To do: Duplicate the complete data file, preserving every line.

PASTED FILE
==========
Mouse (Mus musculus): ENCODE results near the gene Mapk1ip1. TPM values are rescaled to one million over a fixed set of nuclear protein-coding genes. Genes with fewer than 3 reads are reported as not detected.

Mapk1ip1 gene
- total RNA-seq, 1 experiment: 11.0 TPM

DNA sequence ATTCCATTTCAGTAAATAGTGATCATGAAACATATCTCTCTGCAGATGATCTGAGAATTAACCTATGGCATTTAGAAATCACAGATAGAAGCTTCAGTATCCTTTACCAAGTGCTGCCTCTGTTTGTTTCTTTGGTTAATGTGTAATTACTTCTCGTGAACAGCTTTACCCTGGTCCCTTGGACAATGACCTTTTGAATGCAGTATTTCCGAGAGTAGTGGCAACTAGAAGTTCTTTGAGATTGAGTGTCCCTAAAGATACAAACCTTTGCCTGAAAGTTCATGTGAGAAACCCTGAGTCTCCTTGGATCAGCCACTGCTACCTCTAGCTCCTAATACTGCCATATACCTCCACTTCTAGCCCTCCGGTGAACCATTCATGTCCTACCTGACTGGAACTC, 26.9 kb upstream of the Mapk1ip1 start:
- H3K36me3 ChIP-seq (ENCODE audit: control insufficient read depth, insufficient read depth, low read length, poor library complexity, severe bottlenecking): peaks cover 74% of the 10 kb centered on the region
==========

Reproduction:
Mouse (Mus musculus): ENCODE results near the gene Mapk1ip1. TPM values are rescaled to one million over a fixed set of nuclear protein-coding genes. Genes with fewer than 3 reads are reported as not detected.

Mapk1ip1 gene
- total RNA-seq, 1 experiment: 11.0 TPM

DNA sequence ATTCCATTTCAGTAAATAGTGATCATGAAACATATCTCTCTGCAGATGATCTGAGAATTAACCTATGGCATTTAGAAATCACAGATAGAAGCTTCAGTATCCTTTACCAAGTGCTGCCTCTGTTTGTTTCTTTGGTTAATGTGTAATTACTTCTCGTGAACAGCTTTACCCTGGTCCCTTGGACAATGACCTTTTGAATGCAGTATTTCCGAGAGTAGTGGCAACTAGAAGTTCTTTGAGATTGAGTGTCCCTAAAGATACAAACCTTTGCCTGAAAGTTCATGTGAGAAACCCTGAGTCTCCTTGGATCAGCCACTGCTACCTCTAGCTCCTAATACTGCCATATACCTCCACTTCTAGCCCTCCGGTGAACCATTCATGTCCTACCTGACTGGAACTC, 26.9 kb upstream of the Mapk1ip1 start:
- H3K36me3 ChIP-seq (ENCODE audit: control insufficient read depth, insufficient read depth, low read length, poor library complexity, severe bottlenecking): peaks cover 74% of the 10 kb centered on the region